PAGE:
Lien vers Pubmed [PMID] – 26637184
Acta Neuropathol Commun 2015 Dec;3:79
INTRODUCTION: Demyelinated axons in multiple sclerosis (MS) lesions have an increased energy demand in order to maintain conduction. However, oxidative stress-induced mitochondrial dysfunction likely alters glucose metabolism and consequently impairs neuronal function in MS. Imaging and pathological studies indicate that glucose metabolism is altered in MS, although the underlying mechanisms and its role in neurodegeneration remain elusive. We investigated expression patterns of key enzymes involved in glycolysis, tricarboxylic acid (TCA) cycle and lactate metabolism in well-characterized MS tissue to establish which regulators of glucose metabolism are involved in MS and to identify underlying mechanisms.
RESULTS: Expression levels of glycolytic enzymes were increased in active and inactive MS lesions, whereas expression levels of enzymes involved in the TCA cycle were upregulated in active MS lesions, but not in inactive MS lesions. We observed reduced expression and production capacity of mitochondrial α-ketoglutarate dehydrogenase (αKGDH) in demyelinated axons, which correlated with signs of axonal dysfunction. In inactive lesions, increased expression of lactate-producing enzymes was observed in astrocytes, whereas lactate-catabolising enzymes were mainly detected in axons. Our results demonstrate that the expression of various enzymes involved in glucose metabolism is increased in both astrocytes and axons in active MS lesions. In inactive MS lesions, we provide evidence that astrocytes undergo a glycolytic shift resulting in enhanced astrocyte-axon lactate shuttling, which may be pivotal for the survival of demyelinated axons.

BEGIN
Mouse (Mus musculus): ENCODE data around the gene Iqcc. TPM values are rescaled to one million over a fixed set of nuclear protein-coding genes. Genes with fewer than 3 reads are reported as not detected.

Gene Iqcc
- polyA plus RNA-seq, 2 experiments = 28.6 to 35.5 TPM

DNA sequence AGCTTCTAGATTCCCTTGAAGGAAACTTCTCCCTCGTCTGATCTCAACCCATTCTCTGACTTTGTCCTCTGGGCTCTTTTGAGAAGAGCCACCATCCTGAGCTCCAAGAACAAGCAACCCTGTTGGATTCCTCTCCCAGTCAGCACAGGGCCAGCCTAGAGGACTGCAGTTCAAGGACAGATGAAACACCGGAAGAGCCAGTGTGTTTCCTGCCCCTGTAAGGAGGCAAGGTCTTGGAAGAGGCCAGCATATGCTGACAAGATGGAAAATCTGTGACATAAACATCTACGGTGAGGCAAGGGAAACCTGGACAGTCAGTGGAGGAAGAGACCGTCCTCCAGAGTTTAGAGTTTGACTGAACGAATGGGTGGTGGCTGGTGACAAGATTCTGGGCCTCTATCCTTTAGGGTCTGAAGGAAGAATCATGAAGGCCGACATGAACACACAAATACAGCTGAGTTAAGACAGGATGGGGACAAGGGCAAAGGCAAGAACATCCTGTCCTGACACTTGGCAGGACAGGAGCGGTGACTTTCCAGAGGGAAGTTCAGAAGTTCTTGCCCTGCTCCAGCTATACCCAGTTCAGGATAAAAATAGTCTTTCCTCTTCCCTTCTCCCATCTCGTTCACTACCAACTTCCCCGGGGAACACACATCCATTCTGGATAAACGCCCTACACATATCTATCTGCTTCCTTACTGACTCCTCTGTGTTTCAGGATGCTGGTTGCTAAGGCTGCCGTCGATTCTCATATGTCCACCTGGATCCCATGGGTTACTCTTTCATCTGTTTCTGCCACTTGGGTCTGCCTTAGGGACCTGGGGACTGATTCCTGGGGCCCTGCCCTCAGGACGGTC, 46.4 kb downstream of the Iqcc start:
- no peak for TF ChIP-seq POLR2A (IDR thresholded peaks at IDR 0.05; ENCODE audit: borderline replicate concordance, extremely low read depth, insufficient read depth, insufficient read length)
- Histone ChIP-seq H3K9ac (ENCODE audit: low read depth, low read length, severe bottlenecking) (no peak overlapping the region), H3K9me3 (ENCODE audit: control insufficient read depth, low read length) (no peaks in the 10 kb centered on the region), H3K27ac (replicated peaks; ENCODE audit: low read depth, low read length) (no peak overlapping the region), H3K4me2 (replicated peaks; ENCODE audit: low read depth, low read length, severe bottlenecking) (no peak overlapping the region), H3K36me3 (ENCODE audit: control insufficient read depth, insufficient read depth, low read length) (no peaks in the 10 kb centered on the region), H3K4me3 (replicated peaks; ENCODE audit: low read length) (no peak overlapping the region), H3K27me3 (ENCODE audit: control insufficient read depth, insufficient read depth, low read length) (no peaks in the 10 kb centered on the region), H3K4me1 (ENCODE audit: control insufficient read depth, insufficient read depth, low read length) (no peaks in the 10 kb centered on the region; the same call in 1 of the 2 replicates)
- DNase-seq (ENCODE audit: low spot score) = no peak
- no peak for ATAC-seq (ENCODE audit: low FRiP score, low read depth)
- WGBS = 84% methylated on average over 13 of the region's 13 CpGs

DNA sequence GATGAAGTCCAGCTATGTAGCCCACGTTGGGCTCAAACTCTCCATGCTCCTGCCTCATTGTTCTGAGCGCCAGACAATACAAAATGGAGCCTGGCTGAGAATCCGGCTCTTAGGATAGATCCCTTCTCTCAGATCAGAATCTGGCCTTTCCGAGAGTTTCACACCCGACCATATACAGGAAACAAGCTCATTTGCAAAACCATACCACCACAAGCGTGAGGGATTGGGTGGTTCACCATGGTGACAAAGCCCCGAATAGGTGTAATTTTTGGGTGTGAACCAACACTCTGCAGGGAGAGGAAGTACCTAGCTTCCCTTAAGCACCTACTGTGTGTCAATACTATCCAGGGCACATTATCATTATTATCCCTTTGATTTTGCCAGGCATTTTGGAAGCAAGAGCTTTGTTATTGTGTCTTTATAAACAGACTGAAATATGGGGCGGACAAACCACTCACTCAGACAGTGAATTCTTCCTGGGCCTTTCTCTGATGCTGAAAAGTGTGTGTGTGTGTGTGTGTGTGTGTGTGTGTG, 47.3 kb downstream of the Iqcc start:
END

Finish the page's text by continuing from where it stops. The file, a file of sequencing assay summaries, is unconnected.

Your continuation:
CONCLUSION: In conclusion, we show that key enzymes involved in energy metabolism are differentially expressed in active and inactive MS lesions. Our findings imply that, in addition to reduced oxidative phosphorylation activity, other bioenergetic pathways are affected as well, which may contribute to ongoing axonal degeneration in MS.https://www.ncbi.nlm.nih.gov/pubmed/26637184